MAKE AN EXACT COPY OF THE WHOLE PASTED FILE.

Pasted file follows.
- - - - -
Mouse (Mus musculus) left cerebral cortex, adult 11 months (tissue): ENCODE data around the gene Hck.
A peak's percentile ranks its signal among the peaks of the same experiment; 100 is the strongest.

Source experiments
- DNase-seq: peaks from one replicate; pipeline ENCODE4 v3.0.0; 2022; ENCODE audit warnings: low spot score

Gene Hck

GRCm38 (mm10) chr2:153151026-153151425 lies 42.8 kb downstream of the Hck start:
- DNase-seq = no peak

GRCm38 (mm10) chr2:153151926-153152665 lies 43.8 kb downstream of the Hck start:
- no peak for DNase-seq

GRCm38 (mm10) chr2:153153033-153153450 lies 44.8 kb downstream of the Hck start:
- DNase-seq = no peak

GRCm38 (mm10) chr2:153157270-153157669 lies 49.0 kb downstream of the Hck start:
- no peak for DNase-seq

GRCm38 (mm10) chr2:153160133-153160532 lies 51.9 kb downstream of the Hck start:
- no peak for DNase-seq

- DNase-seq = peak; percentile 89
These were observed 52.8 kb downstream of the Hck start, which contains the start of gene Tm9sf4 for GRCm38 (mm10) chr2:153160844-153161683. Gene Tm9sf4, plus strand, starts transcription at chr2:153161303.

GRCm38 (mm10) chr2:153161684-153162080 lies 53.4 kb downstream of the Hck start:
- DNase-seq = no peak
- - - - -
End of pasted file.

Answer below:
Mouse (Mus musculus) left cerebral cortex, adult 11 months (tissue): ENCODE data around the gene Hck.
A peak's percentile ranks its signal among the peaks of the same experiment; 100 is the strongest.

Source experiments
- DNase-seq: peaks from one replicate; pipeline ENCODE4 v3.0.0; 2022; ENCODE audit warnings: low spot score

Gene Hck

GRCm38 (mm10) chr2:153151026-153151425 lies 42.8 kb downstream of the Hck start:
- DNase-seq = no peak

GRCm38 (mm10) chr2:153151926-153152665 lies 43.8 kb downstream of the Hck start:
- no peak for DNase-seq

GRCm38 (mm10) chr2:153153033-153153450 lies 44.8 kb downstream of the Hck start:
- DNase-seq = no peak

GRCm38 (mm10) chr2:153157270-153157669 lies 49.0 kb downstream of the Hck start:
- no peak for DNase-seq

GRCm38 (mm10) chr2:153160133-153160532 lies 51.9 kb downstream of the Hck start:
- no peak for DNase-seq

- DNase-seq = peak; percentile 89
These were observed 52.8 kb downstream of the Hck start, which contains the start of gene Tm9sf4 for GRCm38 (mm10) chr2:153160844-153161683. Gene Tm9sf4, plus strand, starts transcription at chr2:153161303.

GRCm38 (mm10) chr2:153161684-153162080 lies 53.4 kb downstream of the Hck start:
- DNase-seq = no peak